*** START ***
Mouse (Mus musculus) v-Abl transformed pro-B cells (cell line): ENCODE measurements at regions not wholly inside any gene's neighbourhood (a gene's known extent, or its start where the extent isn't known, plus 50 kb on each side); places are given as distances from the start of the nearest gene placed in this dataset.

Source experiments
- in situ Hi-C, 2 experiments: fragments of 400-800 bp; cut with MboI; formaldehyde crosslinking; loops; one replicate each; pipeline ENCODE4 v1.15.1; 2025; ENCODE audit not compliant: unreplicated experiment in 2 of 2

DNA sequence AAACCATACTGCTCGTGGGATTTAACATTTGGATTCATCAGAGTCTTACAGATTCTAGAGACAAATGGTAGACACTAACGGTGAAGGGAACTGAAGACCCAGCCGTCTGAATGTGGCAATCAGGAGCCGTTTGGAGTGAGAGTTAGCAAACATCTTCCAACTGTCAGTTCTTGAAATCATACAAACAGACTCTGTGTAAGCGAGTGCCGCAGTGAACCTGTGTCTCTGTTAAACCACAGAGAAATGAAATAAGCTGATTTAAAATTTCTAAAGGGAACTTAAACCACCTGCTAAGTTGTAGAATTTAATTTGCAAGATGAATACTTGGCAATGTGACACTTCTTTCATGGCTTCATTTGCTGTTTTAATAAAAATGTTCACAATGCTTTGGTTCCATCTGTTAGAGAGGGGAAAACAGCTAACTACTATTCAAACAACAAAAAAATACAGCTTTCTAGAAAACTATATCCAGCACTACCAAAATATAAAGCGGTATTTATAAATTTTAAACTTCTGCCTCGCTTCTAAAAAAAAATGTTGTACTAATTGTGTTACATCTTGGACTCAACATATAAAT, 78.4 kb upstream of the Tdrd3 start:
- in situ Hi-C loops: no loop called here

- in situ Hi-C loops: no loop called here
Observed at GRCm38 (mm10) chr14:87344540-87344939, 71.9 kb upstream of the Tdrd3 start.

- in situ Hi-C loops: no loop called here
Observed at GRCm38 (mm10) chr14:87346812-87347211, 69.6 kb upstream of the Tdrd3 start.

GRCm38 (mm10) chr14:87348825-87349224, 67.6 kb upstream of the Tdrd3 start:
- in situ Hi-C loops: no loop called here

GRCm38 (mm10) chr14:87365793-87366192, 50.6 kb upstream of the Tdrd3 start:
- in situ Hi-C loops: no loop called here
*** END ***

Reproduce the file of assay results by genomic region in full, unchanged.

Mouse (Mus musculus) v-Abl transformed pro-B cells (cell line): ENCODE measurements at regions not wholly inside any gene's neighbourhood (a gene's known extent, or its start where the extent isn't known, plus 50 kb on each side); places are given as distances from the start of the nearest gene placed in this dataset.

Source experiments
- in situ Hi-C, 2 experiments: fragments of 400-800 bp; cut with MboI; formaldehyde crosslinking; loops; one replicate each; pipeline ENCODE4 v1.15.1; 2025; ENCODE audit not compliant: unreplicated experiment in 2 of 2

DNA sequence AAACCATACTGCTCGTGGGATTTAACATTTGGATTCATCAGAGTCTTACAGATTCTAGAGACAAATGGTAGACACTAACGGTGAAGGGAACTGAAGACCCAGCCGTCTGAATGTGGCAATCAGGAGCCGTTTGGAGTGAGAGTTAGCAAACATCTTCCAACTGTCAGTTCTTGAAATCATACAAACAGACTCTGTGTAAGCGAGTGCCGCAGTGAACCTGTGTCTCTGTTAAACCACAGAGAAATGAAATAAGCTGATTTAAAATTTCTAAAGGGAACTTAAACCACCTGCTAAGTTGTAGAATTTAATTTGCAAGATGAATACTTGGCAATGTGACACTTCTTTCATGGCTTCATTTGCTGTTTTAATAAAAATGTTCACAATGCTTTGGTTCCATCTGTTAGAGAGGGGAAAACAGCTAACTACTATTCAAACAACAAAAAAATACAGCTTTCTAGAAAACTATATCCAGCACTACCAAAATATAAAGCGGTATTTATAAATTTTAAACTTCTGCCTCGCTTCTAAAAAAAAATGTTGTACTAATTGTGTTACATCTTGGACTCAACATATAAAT, 78.4 kb upstream of the Tdrd3 start:
- in situ Hi-C loops: no loop called here

- in situ Hi-C loops: no loop called here
Observed at GRCm38 (mm10) chr14:87344540-87344939, 71.9 kb upstream of the Tdrd3 start.

- in situ Hi-C loops: no loop called here
Observed at GRCm38 (mm10) chr14:87346812-87347211, 69.6 kb upstream of the Tdrd3 start.

GRCm38 (mm10) chr14:87348825-87349224, 67.6 kb upstream of the Tdrd3 start:
- in situ Hi-C loops: no loop called here

GRCm38 (mm10) chr14:87365793-87366192, 50.6 kb upstream of the Tdrd3 start:
- in situ Hi-C loops: no loop called here